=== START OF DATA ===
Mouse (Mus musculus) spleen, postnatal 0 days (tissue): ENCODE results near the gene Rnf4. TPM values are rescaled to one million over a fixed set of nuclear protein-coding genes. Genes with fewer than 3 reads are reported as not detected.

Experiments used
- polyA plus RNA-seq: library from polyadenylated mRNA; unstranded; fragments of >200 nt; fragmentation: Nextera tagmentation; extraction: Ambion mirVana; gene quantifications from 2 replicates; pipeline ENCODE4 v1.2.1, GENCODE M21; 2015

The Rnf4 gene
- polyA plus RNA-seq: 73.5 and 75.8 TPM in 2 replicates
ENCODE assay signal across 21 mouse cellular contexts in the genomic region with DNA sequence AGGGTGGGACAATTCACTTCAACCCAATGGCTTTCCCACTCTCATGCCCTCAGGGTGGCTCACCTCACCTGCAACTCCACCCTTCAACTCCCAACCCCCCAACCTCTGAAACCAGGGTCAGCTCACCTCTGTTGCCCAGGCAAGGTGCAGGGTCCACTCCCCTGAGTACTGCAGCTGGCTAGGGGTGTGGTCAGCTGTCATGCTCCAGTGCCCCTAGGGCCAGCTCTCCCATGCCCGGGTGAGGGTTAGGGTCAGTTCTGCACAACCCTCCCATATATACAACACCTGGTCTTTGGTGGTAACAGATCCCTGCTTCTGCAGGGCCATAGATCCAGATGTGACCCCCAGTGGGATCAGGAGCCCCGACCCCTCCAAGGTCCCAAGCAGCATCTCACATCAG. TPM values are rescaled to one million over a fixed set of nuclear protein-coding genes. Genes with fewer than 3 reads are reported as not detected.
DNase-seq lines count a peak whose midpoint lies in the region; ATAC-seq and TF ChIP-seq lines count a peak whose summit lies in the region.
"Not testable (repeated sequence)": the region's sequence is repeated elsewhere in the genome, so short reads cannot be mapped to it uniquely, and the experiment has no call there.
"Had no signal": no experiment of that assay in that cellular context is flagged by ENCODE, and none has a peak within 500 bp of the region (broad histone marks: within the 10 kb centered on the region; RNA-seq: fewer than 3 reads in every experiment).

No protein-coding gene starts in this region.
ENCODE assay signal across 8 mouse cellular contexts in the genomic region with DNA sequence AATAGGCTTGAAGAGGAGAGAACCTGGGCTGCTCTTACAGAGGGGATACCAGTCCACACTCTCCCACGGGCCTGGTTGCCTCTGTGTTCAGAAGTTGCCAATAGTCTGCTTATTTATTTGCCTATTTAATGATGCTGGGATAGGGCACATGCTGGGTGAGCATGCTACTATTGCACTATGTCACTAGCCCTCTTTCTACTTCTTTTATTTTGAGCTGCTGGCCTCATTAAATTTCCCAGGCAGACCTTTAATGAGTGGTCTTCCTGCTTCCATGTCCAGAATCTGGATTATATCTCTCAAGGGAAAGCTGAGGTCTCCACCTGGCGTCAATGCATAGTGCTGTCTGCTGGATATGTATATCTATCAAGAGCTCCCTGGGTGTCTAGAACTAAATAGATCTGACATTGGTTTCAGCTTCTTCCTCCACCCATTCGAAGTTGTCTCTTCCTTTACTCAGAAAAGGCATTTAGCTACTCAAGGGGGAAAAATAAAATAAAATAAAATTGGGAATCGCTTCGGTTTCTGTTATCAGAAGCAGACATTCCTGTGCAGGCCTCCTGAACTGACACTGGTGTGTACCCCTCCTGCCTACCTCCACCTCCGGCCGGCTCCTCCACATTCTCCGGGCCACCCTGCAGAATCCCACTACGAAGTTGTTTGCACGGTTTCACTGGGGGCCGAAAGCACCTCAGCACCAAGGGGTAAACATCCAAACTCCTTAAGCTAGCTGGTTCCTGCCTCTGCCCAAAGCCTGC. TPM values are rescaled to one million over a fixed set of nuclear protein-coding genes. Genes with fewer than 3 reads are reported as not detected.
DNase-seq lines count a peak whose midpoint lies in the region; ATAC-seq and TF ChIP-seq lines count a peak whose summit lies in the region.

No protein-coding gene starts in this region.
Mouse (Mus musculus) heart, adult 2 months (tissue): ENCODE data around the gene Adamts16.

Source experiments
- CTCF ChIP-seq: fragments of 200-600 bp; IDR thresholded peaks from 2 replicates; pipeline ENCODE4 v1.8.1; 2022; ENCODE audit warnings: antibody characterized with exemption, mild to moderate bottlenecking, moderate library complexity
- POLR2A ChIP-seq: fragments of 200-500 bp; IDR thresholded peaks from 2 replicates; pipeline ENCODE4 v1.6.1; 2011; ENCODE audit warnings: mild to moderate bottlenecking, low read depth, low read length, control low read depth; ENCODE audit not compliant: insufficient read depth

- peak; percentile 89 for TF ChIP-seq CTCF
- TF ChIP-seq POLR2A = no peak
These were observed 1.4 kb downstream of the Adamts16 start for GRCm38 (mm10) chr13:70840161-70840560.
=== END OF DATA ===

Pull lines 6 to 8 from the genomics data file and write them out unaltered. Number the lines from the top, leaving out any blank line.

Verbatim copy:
ENCODE assay signal across 21 mouse cellular contexts in the genomic region with DNA sequence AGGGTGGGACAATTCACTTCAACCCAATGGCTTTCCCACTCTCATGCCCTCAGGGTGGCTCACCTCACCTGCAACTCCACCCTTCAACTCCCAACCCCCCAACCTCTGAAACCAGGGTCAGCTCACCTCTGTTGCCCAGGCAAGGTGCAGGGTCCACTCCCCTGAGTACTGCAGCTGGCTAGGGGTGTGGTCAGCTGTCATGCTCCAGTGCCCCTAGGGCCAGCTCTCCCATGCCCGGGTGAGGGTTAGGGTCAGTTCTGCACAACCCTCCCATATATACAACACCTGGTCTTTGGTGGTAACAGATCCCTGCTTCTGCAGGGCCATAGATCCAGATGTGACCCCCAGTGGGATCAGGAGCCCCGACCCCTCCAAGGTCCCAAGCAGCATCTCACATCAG. TPM values are rescaled to one million over a fixed set of nuclear protein-coding genes. Genes with fewer than 3 reads are reported as not detected.
DNase-seq lines count a peak whose midpoint lies in the region; ATAC-seq and TF ChIP-seq lines count a peak whose summit lies in the region.
"Not testable (repeated sequence)": the region's sequence is repeated elsewhere in the genome, so short reads cannot be mapped to it uniquely, and the experiment has no call there.